0.80 is substantially less slippery than a floor with a value of
0.30. This data can be determined by using a number of differ-
ent testing techniques. The American Society of Testing and
Materials (ASTM) promulgated a series of standard methods
of testing floor and shoe materials. These methods are referred
to below by their numerical designation (i.e., ASTM F-609-
96). Copies of the standards may be obtained directly from
ASTM at a nominal charge. For further information, contact
American Society of Testing and Materials, 100 Bar Harbor
Drive, West Conshohocken, PA 19428 or visit their website
§511 Commonly Used Measurements
The static coefficient of friction describes the relation-
ship between the weight of an object and the force
necessary to cause the object to slide across a surface.
Static is defined as “not moving or stationary.” When
an object starts at rest, the calculated value is called the
static coefficient of friction. If the object is pulled until it
starts to slide, the amount of force necessary to continue
the slide results in a calculated value called the dynamic
coefficient of friction. The current trend in referring to
the amount of available traction existing between two
surfaces is to use the term slip resistance in preference
to coefficient of friction. In ASTM Standard Method
F-609-95, the procedure defines Static Slip Resistance
as the force required to cause one body in contact with
another to begin to move. Throughout this standard
method, the reference is to slip resistance instead of
coefficient of friction. Standard Method F-695-95 relates
to the evaluation of test data from the measurement of
slip resistance of footwear. This designation considers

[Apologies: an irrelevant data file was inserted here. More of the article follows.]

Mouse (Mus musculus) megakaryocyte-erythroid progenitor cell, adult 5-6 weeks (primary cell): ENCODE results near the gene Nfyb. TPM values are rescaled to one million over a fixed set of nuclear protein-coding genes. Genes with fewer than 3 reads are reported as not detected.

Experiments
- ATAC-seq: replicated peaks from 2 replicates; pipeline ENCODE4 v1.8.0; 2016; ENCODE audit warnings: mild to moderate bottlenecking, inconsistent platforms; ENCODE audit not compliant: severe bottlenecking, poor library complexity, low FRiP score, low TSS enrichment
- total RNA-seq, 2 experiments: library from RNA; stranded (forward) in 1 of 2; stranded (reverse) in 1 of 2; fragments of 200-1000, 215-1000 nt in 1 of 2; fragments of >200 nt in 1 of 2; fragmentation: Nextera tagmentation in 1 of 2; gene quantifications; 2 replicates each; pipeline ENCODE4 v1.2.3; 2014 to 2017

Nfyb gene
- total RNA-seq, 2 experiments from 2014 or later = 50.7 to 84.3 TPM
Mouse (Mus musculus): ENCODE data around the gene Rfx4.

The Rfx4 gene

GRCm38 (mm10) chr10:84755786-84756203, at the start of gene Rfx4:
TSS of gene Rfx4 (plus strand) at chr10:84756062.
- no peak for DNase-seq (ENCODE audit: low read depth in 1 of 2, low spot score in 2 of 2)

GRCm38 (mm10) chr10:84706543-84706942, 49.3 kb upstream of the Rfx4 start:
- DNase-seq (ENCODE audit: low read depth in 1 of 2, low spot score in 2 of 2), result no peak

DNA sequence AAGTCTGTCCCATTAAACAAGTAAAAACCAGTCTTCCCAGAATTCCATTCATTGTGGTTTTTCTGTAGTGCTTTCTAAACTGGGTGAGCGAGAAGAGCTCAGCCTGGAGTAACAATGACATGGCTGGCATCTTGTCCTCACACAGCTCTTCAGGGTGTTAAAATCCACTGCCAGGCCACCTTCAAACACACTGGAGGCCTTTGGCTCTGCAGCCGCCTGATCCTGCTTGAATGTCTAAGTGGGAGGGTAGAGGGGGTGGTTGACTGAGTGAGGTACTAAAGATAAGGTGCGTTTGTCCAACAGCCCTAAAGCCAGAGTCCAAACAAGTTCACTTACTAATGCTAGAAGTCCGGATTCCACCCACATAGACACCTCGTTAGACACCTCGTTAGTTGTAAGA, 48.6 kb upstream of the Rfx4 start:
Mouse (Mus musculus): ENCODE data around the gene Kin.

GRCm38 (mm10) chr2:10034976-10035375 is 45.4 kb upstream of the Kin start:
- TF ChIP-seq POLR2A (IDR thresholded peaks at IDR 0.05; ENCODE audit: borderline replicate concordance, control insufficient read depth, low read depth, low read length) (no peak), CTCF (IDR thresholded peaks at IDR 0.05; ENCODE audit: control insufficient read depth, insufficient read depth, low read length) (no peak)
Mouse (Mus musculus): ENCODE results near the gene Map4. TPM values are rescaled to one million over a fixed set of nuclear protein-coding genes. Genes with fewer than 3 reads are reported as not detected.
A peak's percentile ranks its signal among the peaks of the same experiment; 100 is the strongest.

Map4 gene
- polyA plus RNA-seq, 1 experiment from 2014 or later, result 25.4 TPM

the totality of conditions which can affect the safety of a
walkway surface. The newest standard methods for test-
ing floor surfaces and revisions of the older ones have
used the term slip resistance to quantify the amount
of traction between the shoe and the floor. The James
Machine standard method ASTM F-2047-93 defines slip
resistance as that property of a floor surface which is
designed to prevent slipping. A surface having a static
coefficient of friction of 0.5 or greater as measured in
accordance with this test method is considered to be a
slip-resistant surface. In the ASTM F-1637-95, Standard
Practice for Safe Walking Surfaces, there is no mention
of the coefficient of friction, but slip resistance is defined
as the relative force that resists the tendency of the shoe
or foot to slide along the walkway surface. Slip resis-
tance is related to a combination of factors including the
walkway surface, the footwear bottom, and the presence
of foreign materials between them.
The term slip resistance is often used by those reporting
data obtained by using the pendulum impact device such
as the Sigler Machine (Federal Test Standard 7121 Method
501), or the British Portable Skid Resistance Tester
(ASTM E-303-93). Both of these methods measure the
amount of energy lost when a rubber specimen is rubbed
across a test surface. Sigler preferred to call the numbers
derived from his instrument the antislip coefficient but
calculated and referred to the data as coefficient of fric-
tion. The British Portable Skid Resistance Tester reports
data as BPN (British Portable Numbers) which have a
range of values from 0.0 to 1.0 similar to those tradition-
ally assigned to coefficients of friction. A controversy still
rages between European safety professionals and those
in the United States. Europe and Britain believe that the
dynamic coefficient of friction more closely replicates the
movement of the foot during the stride and therefore is a
better indication of the relative slip resistance of the floor
surface. ASTM and ANSI have adopted standard methods
of testing which determine the amount of traction provided
when the foot is at rest on the surface for the static coef-
ficient of friction.